Title: Hinman, Byron
Source text: The Medical and Surgical History of the War of the Rebellion, Part 3, Volume 1 (Washington, DC: Government Printing Office, 1888), 230.
Civil War Washington ID: med.d1e3104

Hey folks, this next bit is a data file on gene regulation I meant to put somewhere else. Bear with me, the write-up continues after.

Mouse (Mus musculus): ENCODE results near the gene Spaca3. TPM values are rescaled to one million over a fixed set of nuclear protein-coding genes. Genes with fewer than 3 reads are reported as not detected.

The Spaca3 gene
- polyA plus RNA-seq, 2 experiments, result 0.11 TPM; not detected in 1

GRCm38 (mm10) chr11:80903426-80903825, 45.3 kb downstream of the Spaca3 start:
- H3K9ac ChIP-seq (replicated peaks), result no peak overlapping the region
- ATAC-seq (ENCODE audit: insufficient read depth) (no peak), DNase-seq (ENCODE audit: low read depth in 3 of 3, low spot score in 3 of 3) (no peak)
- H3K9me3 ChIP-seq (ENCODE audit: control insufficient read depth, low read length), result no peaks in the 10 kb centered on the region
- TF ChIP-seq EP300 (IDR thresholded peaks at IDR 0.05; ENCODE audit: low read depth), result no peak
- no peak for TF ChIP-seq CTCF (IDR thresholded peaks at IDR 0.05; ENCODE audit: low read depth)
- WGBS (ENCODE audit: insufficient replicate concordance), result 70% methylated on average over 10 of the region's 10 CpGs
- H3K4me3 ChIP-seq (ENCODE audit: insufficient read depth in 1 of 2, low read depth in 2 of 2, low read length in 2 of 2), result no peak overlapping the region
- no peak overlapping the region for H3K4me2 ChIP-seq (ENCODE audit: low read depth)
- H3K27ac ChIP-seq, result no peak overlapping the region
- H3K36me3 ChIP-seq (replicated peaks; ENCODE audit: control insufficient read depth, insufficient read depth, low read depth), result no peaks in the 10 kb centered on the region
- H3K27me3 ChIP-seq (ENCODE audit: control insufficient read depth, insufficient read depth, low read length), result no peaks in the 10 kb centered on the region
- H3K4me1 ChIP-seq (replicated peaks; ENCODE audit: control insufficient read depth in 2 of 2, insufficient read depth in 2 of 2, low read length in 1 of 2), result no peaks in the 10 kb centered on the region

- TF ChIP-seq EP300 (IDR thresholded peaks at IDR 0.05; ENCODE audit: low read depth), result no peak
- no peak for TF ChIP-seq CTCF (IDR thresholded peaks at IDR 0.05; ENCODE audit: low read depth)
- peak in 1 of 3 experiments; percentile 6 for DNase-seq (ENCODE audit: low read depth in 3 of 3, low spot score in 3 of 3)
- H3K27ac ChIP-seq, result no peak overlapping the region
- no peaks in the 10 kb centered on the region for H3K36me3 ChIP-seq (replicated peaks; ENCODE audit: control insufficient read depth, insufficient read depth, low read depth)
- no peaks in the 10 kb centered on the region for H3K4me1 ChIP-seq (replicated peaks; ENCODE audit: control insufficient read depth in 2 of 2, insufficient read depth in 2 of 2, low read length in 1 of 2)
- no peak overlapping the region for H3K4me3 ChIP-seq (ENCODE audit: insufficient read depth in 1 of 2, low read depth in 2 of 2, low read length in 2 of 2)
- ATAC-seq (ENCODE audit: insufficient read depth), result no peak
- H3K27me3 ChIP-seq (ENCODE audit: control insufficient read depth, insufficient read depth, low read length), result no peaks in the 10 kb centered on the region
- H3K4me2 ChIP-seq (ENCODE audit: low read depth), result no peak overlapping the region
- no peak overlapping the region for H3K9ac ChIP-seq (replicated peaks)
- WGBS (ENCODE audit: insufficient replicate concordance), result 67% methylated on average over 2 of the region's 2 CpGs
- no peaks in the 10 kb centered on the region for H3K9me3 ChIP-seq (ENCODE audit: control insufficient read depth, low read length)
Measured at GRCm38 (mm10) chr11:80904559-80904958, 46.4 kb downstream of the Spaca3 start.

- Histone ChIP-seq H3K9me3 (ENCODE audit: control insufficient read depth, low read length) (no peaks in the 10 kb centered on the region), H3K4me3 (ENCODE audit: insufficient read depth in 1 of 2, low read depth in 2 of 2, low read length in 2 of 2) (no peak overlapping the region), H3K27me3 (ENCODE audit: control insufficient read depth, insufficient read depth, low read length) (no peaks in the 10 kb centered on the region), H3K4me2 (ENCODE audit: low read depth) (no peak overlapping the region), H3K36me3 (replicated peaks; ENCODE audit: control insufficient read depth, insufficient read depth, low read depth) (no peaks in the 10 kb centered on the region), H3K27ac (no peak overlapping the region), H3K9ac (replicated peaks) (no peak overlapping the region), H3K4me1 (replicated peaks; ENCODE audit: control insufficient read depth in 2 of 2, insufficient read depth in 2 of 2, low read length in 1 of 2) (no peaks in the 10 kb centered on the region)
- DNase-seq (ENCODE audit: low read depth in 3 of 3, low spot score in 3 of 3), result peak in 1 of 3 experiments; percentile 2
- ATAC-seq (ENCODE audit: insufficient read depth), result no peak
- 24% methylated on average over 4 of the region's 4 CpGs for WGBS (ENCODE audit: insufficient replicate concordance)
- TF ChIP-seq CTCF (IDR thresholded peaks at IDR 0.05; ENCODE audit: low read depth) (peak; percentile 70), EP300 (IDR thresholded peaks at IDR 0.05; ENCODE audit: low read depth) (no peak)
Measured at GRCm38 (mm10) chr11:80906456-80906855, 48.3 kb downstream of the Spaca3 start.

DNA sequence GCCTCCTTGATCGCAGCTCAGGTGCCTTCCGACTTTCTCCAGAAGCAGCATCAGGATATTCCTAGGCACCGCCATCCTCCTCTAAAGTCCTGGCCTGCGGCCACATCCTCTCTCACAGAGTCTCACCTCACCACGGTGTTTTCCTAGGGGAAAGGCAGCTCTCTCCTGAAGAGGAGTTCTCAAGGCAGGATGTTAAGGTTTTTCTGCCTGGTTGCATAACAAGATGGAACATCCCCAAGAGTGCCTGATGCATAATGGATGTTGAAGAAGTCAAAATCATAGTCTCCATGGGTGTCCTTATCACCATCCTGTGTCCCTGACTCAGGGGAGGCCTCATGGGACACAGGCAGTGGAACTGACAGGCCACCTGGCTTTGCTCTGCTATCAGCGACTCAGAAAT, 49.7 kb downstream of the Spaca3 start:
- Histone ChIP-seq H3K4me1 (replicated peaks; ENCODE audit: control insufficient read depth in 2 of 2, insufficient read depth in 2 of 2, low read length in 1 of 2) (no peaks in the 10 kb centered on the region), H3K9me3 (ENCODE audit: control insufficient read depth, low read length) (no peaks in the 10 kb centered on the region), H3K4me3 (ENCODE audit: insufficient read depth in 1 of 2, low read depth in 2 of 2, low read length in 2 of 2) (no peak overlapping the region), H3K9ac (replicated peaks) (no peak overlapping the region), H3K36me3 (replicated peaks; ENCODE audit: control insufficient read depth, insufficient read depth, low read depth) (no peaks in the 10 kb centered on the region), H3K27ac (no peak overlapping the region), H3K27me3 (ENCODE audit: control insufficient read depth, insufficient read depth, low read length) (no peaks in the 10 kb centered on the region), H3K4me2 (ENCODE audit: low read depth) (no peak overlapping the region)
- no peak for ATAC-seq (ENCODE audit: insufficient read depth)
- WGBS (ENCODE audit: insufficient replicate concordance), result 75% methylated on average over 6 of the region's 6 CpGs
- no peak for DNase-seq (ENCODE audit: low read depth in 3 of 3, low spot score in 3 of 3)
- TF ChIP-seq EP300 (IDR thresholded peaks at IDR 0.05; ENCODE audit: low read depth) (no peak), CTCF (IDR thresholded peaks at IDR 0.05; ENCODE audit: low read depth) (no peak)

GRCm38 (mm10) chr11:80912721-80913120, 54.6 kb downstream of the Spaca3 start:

CASE 57.—Sergt. Byron Hinman, Co. G, 24th N. Y. Vols.; age 24; was admitted Sept. 25, 1861, with remittent fever which he had contracted about four weeks before. He had headache with flushed face, suffused eyes, a quick pulse, 82 per minute, and a warm but moist skin, a slight cough, anorexia and moist yellow-coated tongue. A six-grain dose of blue-pill was ordered, with Dover's powder at night. Next day there was some umbilical tenderness; sixteen grains of quinine were given in the forenoon and a small dose of castor oil; two stools were passed. On the 27th the face was not so much flushed and there was some return of appetite. The patient was dizzy and in the afternoon had a free perspiration. The quinine was repeated on the 28th, but the headache, anorexia and foul tongue were not removed until October 1, after a second mercurial dose with castor oil. He was returned to duty on the 9th.